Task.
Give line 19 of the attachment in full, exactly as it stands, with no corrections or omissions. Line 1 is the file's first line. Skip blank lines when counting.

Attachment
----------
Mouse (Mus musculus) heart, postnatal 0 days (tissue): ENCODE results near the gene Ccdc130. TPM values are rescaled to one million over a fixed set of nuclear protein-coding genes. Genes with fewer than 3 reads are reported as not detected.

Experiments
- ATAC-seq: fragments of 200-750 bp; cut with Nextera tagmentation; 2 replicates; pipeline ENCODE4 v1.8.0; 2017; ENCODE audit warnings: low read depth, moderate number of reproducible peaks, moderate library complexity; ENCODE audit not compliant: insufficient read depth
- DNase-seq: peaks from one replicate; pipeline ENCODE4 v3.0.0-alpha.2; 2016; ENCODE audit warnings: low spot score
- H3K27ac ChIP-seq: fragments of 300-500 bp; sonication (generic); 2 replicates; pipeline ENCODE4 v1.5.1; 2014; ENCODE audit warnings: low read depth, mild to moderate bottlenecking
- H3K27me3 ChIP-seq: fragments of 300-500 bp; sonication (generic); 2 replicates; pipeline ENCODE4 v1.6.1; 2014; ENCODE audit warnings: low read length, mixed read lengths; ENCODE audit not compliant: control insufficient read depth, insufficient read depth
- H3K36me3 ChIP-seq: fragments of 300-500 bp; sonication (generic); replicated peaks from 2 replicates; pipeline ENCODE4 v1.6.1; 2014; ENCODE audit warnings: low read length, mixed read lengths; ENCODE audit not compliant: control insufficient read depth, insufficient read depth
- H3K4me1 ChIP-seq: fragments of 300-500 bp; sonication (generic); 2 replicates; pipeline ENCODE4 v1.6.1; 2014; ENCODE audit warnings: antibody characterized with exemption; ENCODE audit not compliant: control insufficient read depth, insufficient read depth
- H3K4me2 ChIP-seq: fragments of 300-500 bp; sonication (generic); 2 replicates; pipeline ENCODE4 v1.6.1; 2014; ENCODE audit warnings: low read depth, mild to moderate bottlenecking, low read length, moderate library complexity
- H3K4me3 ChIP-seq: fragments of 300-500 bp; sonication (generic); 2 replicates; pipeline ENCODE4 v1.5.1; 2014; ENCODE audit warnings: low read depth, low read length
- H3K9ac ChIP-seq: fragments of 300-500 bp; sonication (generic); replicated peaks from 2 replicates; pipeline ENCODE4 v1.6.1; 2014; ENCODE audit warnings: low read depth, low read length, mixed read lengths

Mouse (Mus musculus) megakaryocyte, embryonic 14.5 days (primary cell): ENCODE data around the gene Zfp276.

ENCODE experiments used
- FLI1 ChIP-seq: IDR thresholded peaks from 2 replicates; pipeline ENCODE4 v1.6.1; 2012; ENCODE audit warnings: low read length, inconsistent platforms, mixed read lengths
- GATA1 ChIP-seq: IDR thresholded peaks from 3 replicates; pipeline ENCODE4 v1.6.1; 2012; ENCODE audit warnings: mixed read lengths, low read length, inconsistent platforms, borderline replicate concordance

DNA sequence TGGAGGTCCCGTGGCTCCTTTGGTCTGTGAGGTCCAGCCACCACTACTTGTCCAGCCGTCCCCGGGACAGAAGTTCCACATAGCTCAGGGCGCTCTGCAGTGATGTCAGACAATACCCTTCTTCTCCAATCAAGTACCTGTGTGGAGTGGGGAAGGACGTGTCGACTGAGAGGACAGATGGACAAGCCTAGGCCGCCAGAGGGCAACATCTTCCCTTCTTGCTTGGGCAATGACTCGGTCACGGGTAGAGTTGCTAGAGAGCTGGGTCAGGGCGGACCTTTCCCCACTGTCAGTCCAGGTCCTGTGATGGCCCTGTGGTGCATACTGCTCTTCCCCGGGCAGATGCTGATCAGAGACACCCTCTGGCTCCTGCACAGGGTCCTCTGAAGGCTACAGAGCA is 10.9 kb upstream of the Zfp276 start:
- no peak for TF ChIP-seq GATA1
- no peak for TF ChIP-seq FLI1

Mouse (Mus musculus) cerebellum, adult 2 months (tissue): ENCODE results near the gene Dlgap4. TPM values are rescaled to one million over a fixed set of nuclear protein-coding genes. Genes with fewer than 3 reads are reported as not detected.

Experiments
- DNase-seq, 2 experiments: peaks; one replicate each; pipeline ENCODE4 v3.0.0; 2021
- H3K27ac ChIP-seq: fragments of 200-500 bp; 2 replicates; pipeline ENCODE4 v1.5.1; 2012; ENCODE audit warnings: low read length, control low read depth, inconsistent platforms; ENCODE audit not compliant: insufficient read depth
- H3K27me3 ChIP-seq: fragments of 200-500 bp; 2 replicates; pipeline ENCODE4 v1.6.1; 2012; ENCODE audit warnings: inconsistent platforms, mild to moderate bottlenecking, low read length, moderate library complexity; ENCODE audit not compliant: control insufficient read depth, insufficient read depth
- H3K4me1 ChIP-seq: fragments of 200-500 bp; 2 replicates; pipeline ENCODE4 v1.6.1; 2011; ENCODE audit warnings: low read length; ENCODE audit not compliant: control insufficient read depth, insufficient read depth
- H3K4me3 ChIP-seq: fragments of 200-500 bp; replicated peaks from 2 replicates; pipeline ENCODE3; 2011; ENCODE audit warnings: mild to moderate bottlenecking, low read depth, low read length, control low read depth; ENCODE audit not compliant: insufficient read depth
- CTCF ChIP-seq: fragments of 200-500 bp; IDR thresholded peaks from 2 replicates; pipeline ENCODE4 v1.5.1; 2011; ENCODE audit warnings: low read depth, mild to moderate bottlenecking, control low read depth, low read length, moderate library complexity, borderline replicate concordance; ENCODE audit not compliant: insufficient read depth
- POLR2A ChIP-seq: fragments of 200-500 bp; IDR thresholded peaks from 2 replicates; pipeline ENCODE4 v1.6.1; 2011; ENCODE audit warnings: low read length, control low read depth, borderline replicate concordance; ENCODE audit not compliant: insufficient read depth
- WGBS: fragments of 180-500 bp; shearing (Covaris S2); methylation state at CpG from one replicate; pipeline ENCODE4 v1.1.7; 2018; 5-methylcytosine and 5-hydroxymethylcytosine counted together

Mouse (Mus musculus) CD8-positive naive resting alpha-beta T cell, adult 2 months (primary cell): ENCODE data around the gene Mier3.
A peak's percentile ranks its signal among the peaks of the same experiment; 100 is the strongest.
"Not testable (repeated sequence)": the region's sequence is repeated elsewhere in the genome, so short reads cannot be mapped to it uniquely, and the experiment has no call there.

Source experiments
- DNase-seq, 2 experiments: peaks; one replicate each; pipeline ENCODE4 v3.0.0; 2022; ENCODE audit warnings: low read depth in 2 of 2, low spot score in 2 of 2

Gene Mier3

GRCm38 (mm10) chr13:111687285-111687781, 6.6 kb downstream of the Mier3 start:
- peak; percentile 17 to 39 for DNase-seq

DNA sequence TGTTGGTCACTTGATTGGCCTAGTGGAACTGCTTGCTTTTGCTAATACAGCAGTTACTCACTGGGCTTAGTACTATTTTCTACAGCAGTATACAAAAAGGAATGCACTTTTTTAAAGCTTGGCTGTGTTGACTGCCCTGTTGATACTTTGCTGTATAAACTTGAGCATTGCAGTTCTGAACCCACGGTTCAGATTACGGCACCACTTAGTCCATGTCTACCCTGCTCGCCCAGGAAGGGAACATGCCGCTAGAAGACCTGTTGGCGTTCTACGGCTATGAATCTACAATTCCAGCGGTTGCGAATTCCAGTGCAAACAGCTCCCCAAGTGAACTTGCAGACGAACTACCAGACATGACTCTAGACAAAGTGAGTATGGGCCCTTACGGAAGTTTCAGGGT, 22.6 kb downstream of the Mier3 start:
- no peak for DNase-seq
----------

Mouse (Mus musculus) cerebellum, adult 2 months (tissue): ENCODE results near the gene Dlgap4. TPM values are rescaled to one million over a fixed set of nuclear protein-coding genes. Genes with fewer than 3 reads are reported as not detected.